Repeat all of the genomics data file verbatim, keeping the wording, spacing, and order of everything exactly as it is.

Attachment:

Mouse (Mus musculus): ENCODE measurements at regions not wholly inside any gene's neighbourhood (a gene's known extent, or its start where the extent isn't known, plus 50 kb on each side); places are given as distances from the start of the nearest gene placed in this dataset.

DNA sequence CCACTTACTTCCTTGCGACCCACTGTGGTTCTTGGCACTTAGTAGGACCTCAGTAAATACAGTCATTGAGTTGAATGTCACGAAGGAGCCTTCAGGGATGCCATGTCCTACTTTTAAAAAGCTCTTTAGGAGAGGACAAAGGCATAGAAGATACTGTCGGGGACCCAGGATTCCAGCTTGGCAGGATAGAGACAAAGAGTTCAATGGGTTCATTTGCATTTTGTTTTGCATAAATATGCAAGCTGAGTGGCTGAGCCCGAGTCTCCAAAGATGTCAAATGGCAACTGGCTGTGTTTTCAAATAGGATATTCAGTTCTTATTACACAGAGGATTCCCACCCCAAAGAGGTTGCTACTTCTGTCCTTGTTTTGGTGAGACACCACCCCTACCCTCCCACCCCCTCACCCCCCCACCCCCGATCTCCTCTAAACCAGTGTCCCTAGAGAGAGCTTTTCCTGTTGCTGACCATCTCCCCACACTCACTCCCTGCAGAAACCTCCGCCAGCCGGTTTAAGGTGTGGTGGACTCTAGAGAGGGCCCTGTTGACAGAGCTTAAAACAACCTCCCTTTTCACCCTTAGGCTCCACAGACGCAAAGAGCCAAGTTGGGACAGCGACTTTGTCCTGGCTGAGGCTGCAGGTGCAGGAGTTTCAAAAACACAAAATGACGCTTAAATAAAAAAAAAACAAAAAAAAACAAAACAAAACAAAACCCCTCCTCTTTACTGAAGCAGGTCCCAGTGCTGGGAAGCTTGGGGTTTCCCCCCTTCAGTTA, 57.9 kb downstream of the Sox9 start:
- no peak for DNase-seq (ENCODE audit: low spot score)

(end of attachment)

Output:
Mouse (Mus musculus): ENCODE measurements at regions not wholly inside any gene's neighbourhood (a gene's known extent, or its start where the extent isn't known, plus 50 kb on each side); places are given as distances from the start of the nearest gene placed in this dataset.

DNA sequence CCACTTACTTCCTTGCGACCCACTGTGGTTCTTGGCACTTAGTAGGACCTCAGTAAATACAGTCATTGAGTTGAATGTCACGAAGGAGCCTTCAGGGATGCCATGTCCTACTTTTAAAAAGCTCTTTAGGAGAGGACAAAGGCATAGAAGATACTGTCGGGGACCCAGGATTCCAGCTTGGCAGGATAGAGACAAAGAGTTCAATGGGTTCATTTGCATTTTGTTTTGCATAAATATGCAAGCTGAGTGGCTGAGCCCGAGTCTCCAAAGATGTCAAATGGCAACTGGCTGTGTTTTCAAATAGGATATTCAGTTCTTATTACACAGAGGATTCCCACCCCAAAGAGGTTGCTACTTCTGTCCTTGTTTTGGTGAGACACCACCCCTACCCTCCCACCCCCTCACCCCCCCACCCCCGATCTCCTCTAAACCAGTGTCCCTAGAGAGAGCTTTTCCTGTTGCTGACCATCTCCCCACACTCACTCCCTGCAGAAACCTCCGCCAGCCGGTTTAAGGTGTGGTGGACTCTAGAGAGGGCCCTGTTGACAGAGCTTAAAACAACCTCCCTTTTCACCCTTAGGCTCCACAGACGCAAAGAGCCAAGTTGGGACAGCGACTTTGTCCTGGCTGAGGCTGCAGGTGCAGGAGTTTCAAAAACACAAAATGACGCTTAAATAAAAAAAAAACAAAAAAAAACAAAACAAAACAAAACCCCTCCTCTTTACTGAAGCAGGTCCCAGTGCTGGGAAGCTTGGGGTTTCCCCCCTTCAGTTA, 57.9 kb downstream of the Sox9 start:
- no peak for DNase-seq (ENCODE audit: low spot score)